BASIC News January – February 2013

The BASIC Trident Commission continued its deliberations on multiple aspects of the United Kingdom’s nuclear posture. Also in the first part of the year, BASIC organized sessions focused on U.S. nuclear weapons and extended deterrence in both London and Washington, engaging with a range of political and international perspectives.


BASIC Trident Commission
Principal Funders: Joseph Rowntree Charitable Trust, Polden Puckham Foundation, Nuclear Education Trust, and the Mulberry Trust
  • The BASIC Trident Commission is drafting chapters of its final report, which it currently plans to publish this year. It will also be publishing in March a briefing by Professor John Simpson on Britain’s deterrence and non-proliferation policies.
  • The Commission recently received the following evidence in January:
    Letter from the Rt. Hon. Lord David Owen
    – “Reflecting on the Current Strategic Context”, paper by CND

NATO\’s Nuclear Posture

Principal funder: William and Flora Hewlett Foundation
In partnership with Arms Control Association and Institute for Peace Research and Security Policy at the University of Hamburg (IFSH)

  • Theatre Nuclear Weapons and the next round of bilateral New START Treaty follow-on talks, January 16 – BASIC Senior Consultant and former advisor to the U.S. Ambassador to NATO, Ted Seay, reviewed the military and arms control history of tactical nuclear weapons in NATO and highlighted Russian concerns around forging a new agreement on remaining U.S. and Russian warheads. He concludes the paper by assessing several options for the United States and NATO. This briefing is the 12th in a series on NATO nuclear policy.
  • Roundtable on British policy towards NATO\’s nuclear posture – BASIC hosted a private roundtable discussion on the United Kingdom’s approach to nuclear deployments in Europe and NATO’s nuclear posture after the Chicago Summit of 2012. Post-Summit analyses seem to agree that although a clear consensus on the general direction of NATO’s nuclear policy has been achieved, there is uncertainty over how long this will last.



Strategic Dialogues
Principal Funder: The Prospect Hill Foundation
  • Strategic Dialogue on Nuclear Weapons Spending: What Does the United States Need and Why? – BASIC held its fourth Strategic Dialogue event on January 18, asking Dr. Christopher Ford (Hudson Institute) and Amb. Steven Pifer (U.S.-ret.) (Brookings Institution) to reflect on how the United States should approach possible spending cuts to its nuclear forces. The event was held in a room of the House Armed Services Committee with professional staff members in attendance.  Visit the event page for text and audio of the main presentations.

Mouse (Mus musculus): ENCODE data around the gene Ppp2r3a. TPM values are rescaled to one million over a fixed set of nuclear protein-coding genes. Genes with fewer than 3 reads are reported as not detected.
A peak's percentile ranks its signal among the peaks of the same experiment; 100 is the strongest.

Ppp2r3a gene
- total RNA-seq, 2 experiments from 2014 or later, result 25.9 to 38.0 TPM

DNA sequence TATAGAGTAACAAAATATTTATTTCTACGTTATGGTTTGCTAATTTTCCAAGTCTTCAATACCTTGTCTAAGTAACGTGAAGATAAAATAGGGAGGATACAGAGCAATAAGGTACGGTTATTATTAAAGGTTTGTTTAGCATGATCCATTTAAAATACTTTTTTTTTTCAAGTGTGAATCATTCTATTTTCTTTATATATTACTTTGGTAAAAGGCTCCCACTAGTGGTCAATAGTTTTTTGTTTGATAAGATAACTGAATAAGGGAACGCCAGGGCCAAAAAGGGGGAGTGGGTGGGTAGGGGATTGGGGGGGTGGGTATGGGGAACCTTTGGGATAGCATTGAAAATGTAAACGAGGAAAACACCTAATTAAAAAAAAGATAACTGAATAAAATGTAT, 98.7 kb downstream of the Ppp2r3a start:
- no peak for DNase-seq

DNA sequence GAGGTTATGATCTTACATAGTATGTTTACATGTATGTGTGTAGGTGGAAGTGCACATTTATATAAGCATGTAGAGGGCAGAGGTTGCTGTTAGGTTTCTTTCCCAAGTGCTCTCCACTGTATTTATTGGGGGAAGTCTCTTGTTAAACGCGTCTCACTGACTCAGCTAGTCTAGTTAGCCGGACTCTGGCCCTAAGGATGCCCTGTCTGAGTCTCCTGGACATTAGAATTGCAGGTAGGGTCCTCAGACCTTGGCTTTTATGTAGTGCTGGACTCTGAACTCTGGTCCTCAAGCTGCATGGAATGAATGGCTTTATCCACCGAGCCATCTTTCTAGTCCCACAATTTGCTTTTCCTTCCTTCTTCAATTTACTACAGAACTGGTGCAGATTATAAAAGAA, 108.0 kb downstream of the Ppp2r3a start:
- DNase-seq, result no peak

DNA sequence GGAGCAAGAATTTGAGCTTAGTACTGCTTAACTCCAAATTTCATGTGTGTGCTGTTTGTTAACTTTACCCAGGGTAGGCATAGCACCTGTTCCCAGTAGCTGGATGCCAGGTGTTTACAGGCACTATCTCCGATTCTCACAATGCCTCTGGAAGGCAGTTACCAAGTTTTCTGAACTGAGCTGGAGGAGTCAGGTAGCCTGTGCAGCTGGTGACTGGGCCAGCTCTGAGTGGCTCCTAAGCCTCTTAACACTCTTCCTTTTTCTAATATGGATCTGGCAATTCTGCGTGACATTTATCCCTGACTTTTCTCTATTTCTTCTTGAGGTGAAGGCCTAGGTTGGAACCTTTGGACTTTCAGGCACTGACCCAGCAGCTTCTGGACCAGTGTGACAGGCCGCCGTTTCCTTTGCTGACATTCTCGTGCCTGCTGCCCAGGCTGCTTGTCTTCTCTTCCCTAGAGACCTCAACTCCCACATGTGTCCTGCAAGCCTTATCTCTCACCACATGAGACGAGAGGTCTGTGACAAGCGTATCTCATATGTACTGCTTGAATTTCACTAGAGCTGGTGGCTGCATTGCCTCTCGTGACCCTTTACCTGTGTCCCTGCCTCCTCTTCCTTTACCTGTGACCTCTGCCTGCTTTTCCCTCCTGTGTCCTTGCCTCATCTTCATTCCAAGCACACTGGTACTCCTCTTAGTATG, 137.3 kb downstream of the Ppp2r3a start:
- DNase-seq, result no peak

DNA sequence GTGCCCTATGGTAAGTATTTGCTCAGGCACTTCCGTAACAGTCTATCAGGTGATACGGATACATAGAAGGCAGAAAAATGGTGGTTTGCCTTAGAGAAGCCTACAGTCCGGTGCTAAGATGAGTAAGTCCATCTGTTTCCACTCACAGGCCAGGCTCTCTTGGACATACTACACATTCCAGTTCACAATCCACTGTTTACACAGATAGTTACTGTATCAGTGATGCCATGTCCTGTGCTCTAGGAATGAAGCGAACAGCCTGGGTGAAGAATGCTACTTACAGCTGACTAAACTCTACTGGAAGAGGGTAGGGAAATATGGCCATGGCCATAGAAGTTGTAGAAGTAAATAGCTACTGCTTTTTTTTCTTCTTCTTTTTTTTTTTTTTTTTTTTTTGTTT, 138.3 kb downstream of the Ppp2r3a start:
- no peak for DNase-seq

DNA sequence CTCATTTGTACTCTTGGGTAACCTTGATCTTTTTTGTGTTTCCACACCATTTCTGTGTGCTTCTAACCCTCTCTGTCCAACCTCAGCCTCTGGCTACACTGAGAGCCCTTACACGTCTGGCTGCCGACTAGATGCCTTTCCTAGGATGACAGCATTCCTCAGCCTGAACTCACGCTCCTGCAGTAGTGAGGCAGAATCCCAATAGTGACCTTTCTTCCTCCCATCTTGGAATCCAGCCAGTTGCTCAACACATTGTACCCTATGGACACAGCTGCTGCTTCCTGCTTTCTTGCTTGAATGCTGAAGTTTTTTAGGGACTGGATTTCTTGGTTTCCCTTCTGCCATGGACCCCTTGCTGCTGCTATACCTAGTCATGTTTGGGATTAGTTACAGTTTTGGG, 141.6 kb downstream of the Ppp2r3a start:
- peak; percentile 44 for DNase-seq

• Nuclear Deterrence Summit – Paul Ingram moderated a BASIC panel on “European Perspectives on Nuclear Deterrence in the 21st century” at the annual Deterrence Summit run by the Exchange Monitor, near Washington, DC on February 20.  Lord (Des) Browne of Ladyton (former UK Defence Secretary), François Delmas (Counsellor, French Embassy), Lukasz Kulesa (PISM) and Simon Lunn (ELN / RUSI / Carnegie) joined in the discussion.  C-SPAN broadcast the full day’s program, including BASIC’s session, which lasted 90 minutes.
                 -Watch the event on C-SPAN
                 -Read Paul Ingram’s reflections on the conference:
The U.S. Nuclear Deterrent: An International Perspective


  • Ottawa, CanadaBASIC has made arrangements for a private roundtable discussion on the Fissile Material (Cutoff) Treaty (FMCT) in Ottawa in March, and a follow-on report.
  • Istanbul, Turkey – BASIC will hold a conference on Nuclear Non-proliferation in the Gulf on March 25-26.  BASIC will post more information soon on our Events page.
  • The UK Foreign and Commonwealth Office recently approved BASIC’s project bid on non-proliferation – for project work in the Middle East: £96,000/,000
  • Also, the Mulberry Trust and the Network for Social Change have both awarded BASIC £10,000/,000 for work on the Trident Commission

Thank you to all of our funders, both institutional and individual!

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